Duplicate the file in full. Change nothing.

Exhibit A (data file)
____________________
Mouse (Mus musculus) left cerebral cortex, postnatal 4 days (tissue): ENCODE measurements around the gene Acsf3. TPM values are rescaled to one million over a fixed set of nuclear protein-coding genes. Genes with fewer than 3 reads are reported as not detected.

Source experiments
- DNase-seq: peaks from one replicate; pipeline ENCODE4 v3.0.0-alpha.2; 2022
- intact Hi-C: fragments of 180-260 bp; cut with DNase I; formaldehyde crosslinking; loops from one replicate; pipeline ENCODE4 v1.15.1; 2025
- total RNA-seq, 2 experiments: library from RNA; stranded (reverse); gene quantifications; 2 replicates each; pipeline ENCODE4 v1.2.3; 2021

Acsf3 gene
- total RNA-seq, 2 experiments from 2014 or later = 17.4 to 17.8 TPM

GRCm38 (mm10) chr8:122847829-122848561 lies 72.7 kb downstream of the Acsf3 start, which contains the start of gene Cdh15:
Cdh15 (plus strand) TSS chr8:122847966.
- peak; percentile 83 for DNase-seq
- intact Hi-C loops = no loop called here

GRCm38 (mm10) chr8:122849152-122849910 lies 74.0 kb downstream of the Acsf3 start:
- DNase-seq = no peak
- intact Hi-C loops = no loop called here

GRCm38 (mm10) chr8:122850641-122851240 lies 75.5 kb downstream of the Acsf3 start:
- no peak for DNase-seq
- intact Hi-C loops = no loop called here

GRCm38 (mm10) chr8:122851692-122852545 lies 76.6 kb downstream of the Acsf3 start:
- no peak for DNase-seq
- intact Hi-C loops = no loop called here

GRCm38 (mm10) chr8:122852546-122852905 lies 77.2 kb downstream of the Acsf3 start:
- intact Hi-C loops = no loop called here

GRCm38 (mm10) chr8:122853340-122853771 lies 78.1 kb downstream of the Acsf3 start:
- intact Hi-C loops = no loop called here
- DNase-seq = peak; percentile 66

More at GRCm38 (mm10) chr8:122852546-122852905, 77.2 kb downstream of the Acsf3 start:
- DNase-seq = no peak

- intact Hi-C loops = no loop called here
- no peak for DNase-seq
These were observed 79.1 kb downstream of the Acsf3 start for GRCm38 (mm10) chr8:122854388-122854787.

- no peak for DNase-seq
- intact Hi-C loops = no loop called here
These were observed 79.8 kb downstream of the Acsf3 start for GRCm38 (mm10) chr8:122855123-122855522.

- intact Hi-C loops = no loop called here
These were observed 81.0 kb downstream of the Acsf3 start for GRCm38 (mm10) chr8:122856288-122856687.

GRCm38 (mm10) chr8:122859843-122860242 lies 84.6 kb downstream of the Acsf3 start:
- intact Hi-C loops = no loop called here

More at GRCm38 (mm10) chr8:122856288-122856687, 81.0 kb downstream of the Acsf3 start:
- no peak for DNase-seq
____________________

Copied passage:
Mouse (Mus musculus) left cerebral cortex, postnatal 4 days (tissue): ENCODE measurements around the gene Acsf3. TPM values are rescaled to one million over a fixed set of nuclear protein-coding genes. Genes with fewer than 3 reads are reported as not detected.

Source experiments
- DNase-seq: peaks from one replicate; pipeline ENCODE4 v3.0.0-alpha.2; 2022
- intact Hi-C: fragments of 180-260 bp; cut with DNase I; formaldehyde crosslinking; loops from one replicate; pipeline ENCODE4 v1.15.1; 2025
- total RNA-seq, 2 experiments: library from RNA; stranded (reverse); gene quantifications; 2 replicates each; pipeline ENCODE4 v1.2.3; 2021

Acsf3 gene
- total RNA-seq, 2 experiments from 2014 or later = 17.4 to 17.8 TPM

GRCm38 (mm10) chr8:122847829-122848561 lies 72.7 kb downstream of the Acsf3 start, which contains the start of gene Cdh15:
Cdh15 (plus strand) TSS chr8:122847966.
- peak; percentile 83 for DNase-seq
- intact Hi-C loops = no loop called here

GRCm38 (mm10) chr8:122849152-122849910 lies 74.0 kb downstream of the Acsf3 start:
- DNase-seq = no peak
- intact Hi-C loops = no loop called here

GRCm38 (mm10) chr8:122850641-122851240 lies 75.5 kb downstream of the Acsf3 start:
- no peak for DNase-seq
- intact Hi-C loops = no loop called here

GRCm38 (mm10) chr8:122851692-122852545 lies 76.6 kb downstream of the Acsf3 start:
- no peak for DNase-seq
- intact Hi-C loops = no loop called here

GRCm38 (mm10) chr8:122852546-122852905 lies 77.2 kb downstream of the Acsf3 start:
- intact Hi-C loops = no loop called here

GRCm38 (mm10) chr8:122853340-122853771 lies 78.1 kb downstream of the Acsf3 start:
- intact Hi-C loops = no loop called here
- DNase-seq = peak; percentile 66

More at GRCm38 (mm10) chr8:122852546-122852905, 77.2 kb downstream of the Acsf3 start:
- DNase-seq = no peak

- intact Hi-C loops = no loop called here
- no peak for DNase-seq
These were observed 79.1 kb downstream of the Acsf3 start for GRCm38 (mm10) chr8:122854388-122854787.

- no peak for DNase-seq
- intact Hi-C loops = no loop called here
These were observed 79.8 kb downstream of the Acsf3 start for GRCm38 (mm10) chr8:122855123-122855522.

- intact Hi-C loops = no loop called here
These were observed 81.0 kb downstream of the Acsf3 start for GRCm38 (mm10) chr8:122856288-122856687.

GRCm38 (mm10) chr8:122859843-122860242 lies 84.6 kb downstream of the Acsf3 start:
- intact Hi-C loops = no loop called here

More at GRCm38 (mm10) chr8:122856288-122856687, 81.0 kb downstream of the Acsf3 start:
- no peak for DNase-seq